The vagaries of food and wine matching are something of a dark art, a foxy mix of smoke and mirrors, an illusionists act, and a series of bluffs and counter bluffs to cover all the bases
Early sparring between wines and food spawned a couple of winning combinations: that smoked eel and horseradish was dealt with admirably by a citrus charged Soryu Winery Koshu, a delicate lemon/lime character scything through smoky, oily eel, and brushing off the tricky horseradish with aplomb. A lusher, fleshier Koshu from Chateau Mercian coped best with a tricky assemblage of octopus with a pomegranate and chill dressing.
One of the leaner, tauter wines belonged to the Yamato Winery and their “Mineral” Koshu, a limey character slicing successfully through a rich marinated salmon dish with honey, soy and Tuscan spices. A L’Orient Koshu from the Shirayuri Winery displayed the funk and oxidative character of a prematurely knackered “natural wine”, a term that’s the subject of much debate and chin scratching in the wine trade, and I was assured this was a stylistic decision of the winemaker — it was a bit stinky. A final flourish came from the Grace Winery “Kayagatake” Koshu, a pretty and finely boned little number that was beautifully dry at 11.5% abv and a fine match for a duck and hoisin pancake wrap.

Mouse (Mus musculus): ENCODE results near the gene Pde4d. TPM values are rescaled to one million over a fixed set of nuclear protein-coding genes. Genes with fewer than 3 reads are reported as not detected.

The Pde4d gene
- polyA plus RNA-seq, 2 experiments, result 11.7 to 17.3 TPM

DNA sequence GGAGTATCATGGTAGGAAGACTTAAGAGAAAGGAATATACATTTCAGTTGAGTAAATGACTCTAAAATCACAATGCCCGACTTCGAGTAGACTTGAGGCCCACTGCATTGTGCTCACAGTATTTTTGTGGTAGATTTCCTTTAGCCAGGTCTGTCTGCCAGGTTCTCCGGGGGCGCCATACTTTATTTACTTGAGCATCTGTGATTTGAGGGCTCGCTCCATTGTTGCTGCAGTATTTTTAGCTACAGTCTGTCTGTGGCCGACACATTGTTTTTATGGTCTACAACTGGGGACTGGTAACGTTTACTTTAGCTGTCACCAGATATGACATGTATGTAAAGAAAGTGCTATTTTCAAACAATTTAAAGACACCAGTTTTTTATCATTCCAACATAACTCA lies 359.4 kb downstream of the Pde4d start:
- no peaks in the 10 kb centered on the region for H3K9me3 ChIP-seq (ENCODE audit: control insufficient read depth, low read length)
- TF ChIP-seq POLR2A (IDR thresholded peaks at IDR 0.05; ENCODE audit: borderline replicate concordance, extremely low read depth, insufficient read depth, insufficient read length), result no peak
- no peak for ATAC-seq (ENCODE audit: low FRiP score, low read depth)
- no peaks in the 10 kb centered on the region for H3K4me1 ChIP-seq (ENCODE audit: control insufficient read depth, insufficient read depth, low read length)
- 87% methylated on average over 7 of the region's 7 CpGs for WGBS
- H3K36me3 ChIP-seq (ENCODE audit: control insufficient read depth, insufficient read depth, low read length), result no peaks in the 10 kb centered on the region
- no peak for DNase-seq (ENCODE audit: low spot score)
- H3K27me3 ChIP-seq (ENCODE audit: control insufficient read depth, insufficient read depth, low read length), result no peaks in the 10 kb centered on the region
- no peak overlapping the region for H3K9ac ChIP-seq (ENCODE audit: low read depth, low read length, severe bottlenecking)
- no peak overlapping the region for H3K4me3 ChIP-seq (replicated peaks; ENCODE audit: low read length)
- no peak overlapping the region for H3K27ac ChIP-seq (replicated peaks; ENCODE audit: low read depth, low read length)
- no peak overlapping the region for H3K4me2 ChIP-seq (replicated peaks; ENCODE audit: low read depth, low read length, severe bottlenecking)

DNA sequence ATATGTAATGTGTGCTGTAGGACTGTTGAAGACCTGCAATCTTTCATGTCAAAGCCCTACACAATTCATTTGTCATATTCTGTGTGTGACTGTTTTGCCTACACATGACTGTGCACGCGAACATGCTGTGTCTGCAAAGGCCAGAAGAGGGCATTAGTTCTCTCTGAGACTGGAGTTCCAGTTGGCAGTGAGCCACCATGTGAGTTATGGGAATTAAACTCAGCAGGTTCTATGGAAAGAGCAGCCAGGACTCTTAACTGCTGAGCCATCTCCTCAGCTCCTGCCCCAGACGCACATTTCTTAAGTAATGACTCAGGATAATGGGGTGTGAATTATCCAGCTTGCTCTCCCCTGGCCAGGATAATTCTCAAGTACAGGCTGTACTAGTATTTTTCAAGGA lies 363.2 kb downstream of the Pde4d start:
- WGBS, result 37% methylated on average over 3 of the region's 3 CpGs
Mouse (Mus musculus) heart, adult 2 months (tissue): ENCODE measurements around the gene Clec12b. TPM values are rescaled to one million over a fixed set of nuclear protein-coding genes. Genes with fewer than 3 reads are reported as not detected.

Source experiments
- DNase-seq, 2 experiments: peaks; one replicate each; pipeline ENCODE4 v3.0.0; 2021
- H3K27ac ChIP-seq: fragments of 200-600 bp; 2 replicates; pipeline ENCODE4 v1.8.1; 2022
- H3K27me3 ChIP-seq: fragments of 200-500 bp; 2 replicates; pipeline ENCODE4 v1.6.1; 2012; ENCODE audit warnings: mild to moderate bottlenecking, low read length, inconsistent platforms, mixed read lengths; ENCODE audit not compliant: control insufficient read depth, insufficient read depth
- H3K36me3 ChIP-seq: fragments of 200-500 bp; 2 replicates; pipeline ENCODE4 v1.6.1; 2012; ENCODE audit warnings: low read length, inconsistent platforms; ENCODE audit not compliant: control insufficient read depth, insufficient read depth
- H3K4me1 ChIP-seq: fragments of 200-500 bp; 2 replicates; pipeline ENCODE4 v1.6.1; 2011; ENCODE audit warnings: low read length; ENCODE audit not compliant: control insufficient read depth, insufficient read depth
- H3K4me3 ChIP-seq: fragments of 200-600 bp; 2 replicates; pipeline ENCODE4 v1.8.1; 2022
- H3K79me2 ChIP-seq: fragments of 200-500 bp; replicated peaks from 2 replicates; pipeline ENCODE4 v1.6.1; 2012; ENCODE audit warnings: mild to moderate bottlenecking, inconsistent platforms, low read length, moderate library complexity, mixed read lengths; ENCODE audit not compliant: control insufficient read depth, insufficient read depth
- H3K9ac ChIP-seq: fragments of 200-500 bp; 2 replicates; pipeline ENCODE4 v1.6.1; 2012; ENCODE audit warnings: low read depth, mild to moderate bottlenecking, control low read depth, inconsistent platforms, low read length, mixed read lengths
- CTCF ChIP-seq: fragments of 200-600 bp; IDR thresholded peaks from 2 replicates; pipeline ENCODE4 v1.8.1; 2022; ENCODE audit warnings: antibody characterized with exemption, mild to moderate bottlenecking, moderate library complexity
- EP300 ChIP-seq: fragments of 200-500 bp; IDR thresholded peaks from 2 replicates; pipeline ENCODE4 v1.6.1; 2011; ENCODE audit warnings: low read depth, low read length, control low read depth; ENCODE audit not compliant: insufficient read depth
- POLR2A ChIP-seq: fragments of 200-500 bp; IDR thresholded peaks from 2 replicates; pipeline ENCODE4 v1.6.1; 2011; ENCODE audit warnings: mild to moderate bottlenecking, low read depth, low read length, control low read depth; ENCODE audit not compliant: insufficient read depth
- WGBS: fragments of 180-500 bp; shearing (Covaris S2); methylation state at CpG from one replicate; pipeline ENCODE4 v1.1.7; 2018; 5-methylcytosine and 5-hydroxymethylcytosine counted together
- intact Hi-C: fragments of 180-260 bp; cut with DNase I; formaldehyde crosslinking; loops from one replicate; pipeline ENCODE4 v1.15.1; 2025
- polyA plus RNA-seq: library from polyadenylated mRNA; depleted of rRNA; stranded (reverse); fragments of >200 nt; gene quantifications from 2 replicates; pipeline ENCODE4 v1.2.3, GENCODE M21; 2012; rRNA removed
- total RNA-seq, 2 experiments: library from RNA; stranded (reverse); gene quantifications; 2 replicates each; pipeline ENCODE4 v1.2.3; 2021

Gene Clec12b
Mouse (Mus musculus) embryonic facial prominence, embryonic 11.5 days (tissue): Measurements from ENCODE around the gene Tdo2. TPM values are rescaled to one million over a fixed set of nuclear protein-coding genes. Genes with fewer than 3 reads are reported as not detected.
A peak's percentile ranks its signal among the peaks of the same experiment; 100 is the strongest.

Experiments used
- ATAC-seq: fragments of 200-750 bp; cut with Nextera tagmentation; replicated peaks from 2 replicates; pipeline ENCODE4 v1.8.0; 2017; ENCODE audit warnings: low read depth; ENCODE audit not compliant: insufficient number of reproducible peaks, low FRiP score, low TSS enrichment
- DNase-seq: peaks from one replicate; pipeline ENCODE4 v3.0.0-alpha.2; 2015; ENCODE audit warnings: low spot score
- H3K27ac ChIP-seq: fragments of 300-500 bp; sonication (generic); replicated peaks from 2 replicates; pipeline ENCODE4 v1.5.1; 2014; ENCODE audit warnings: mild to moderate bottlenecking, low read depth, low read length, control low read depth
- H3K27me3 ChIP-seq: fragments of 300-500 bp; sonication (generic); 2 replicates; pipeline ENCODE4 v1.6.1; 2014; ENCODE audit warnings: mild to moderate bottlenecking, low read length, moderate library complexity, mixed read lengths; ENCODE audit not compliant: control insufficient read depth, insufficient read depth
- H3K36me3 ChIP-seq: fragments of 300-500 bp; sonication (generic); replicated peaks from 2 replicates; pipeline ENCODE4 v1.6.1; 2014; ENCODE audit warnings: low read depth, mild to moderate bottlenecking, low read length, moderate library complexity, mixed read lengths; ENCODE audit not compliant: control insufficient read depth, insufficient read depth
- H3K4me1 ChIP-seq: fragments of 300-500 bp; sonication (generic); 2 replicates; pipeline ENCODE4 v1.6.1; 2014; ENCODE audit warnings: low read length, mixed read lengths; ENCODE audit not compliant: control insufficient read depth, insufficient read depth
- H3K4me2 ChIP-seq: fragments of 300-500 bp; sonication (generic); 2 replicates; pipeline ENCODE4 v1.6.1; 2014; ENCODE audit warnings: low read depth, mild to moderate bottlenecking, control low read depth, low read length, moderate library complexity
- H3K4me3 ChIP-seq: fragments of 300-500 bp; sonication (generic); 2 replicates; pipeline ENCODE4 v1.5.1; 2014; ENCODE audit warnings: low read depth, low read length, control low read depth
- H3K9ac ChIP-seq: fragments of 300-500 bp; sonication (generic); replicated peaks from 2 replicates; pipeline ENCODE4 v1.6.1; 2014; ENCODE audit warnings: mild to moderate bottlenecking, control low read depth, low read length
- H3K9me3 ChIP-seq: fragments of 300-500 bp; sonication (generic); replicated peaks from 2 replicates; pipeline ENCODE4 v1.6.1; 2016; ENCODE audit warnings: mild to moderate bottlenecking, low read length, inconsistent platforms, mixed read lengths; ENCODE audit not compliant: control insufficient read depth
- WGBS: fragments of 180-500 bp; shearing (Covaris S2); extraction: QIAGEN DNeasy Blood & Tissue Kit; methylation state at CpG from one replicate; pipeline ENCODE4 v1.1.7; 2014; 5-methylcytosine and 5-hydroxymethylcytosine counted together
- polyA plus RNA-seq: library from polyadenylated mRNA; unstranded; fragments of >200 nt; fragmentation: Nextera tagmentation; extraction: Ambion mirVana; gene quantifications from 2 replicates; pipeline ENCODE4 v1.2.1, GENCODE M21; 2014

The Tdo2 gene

How to sum up a first encounter with the Koshu grape? Delicately aromatic with nuances and reminders at times of Gewürztraminer, at others almost like a delicate Loire Chenin Blanc or Muscadet, then it skips away and haunts with a memory of the lacy fragility of a Mosel Riesling. Pretty aromatics tempted me to dab a little behind the ears and dub one of the wines Eau de Koshu, but that would have been silly. Or would it? “For Him. For Her. For Every Day…” A zen like purity seemed to be present in the ephemeral, delicate liquid in the glasses. The wines are a sommelier’s playground, with a naturally modest alcohol of 11.5-12% making them supremely versatile for subtle wine pairings.